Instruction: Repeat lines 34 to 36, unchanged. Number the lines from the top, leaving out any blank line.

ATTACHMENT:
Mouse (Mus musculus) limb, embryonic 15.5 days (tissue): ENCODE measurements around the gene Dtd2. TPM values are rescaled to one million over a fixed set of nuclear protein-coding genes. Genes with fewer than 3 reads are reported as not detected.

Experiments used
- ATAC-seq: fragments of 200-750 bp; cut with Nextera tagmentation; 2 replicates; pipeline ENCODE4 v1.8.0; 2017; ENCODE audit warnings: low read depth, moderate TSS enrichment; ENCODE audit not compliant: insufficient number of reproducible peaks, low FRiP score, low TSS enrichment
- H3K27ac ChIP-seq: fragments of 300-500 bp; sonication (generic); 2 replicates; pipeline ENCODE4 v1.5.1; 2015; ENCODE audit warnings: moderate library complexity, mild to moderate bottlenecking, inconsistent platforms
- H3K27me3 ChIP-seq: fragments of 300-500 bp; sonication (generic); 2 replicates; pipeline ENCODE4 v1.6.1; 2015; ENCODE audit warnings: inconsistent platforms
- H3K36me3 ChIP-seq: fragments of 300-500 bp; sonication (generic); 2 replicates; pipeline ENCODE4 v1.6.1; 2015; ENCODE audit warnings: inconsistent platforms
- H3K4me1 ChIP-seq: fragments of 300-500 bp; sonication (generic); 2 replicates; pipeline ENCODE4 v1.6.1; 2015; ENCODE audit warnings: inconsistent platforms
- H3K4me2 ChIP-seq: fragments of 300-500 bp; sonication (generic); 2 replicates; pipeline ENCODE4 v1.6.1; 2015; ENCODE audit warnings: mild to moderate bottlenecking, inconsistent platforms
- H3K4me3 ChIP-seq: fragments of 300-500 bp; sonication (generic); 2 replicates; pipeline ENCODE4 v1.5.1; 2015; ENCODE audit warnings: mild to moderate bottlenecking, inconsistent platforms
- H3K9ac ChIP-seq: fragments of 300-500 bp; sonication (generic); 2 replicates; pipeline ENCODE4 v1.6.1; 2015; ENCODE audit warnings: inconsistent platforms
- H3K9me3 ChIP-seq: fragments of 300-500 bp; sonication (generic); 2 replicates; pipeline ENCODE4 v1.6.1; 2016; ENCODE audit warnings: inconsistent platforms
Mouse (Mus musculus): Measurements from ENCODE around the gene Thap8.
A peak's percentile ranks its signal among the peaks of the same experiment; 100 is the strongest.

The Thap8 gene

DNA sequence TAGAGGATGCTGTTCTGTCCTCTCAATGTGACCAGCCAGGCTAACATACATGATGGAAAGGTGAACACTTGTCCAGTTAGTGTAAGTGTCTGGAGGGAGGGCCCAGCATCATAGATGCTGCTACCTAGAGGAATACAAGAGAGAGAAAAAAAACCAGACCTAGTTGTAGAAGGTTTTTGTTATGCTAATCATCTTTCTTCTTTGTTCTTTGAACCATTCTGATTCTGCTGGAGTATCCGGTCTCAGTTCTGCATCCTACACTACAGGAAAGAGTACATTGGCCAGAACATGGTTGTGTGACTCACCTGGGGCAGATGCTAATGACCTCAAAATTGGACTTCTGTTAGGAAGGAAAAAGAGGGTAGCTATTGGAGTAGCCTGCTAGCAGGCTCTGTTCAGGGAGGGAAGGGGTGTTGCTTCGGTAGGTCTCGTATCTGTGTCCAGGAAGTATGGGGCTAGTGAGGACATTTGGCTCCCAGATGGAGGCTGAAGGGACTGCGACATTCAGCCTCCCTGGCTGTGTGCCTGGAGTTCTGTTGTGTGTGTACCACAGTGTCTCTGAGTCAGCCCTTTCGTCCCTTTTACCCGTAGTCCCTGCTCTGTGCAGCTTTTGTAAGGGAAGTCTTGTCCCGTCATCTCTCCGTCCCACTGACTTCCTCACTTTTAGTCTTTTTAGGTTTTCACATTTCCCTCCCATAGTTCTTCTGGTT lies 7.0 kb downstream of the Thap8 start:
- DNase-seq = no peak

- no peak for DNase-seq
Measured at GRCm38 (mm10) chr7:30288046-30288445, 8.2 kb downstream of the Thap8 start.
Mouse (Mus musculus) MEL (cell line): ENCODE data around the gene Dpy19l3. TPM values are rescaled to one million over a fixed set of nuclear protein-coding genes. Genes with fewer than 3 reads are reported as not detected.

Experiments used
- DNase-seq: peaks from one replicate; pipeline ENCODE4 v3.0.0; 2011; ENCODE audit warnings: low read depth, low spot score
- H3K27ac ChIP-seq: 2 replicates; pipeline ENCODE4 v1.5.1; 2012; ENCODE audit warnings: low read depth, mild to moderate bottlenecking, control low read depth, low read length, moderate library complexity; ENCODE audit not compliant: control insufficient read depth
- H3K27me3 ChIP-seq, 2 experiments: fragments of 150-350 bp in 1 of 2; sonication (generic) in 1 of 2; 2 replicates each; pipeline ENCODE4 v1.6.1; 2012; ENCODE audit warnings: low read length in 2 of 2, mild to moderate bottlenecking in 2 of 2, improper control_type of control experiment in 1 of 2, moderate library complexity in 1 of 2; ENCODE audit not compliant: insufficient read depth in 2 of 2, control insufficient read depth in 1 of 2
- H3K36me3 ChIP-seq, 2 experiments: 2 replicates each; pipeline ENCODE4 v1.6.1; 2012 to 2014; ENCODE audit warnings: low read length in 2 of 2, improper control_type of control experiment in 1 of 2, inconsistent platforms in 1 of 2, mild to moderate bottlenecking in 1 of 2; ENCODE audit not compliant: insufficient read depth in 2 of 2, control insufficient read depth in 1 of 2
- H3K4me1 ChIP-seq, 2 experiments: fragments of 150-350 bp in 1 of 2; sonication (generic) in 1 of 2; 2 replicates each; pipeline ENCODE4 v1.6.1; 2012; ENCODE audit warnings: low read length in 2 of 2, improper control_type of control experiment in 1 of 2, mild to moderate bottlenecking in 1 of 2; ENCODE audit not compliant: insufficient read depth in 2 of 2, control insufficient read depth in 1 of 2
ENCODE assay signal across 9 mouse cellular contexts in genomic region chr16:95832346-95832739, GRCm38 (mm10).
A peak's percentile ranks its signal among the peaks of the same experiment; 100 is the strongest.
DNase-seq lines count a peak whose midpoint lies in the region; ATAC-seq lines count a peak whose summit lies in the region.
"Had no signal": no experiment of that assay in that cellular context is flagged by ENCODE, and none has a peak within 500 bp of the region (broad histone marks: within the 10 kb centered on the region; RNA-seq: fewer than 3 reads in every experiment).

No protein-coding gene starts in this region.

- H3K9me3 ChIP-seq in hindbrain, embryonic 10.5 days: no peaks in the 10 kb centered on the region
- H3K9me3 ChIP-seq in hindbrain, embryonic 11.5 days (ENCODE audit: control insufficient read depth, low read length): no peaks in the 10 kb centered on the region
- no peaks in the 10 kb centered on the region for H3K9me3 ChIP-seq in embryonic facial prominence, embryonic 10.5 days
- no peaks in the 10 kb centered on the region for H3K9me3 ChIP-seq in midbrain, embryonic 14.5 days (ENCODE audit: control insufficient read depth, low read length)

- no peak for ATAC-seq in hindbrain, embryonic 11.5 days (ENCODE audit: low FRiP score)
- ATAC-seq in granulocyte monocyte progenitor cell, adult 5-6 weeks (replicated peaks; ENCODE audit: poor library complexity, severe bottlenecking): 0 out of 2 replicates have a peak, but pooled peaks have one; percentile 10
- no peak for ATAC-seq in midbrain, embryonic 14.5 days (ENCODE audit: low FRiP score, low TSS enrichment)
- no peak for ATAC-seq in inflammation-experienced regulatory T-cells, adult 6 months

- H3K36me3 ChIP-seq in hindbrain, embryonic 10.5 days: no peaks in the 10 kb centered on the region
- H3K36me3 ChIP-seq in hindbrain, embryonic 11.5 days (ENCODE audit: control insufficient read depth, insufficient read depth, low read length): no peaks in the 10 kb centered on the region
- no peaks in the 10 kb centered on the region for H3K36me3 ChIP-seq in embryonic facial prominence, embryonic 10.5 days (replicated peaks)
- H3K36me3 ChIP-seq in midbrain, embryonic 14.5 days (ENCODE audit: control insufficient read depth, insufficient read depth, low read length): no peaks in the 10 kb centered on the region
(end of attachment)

- no peaks in the 10 kb centered on the region for H3K9me3 ChIP-seq in midbrain, embryonic 14.5 days (ENCODE audit: control insufficient read depth, low read length)

- no peak for ATAC-seq in hindbrain, embryonic 11.5 days (ENCODE audit: low FRiP score)
- ATAC-seq in granulocyte monocyte progenitor cell, adult 5-6 weeks (replicated peaks; ENCODE audit: poor library complexity, severe bottlenecking): 0 out of 2 replicates have a peak, but pooled peaks have one; percentile 10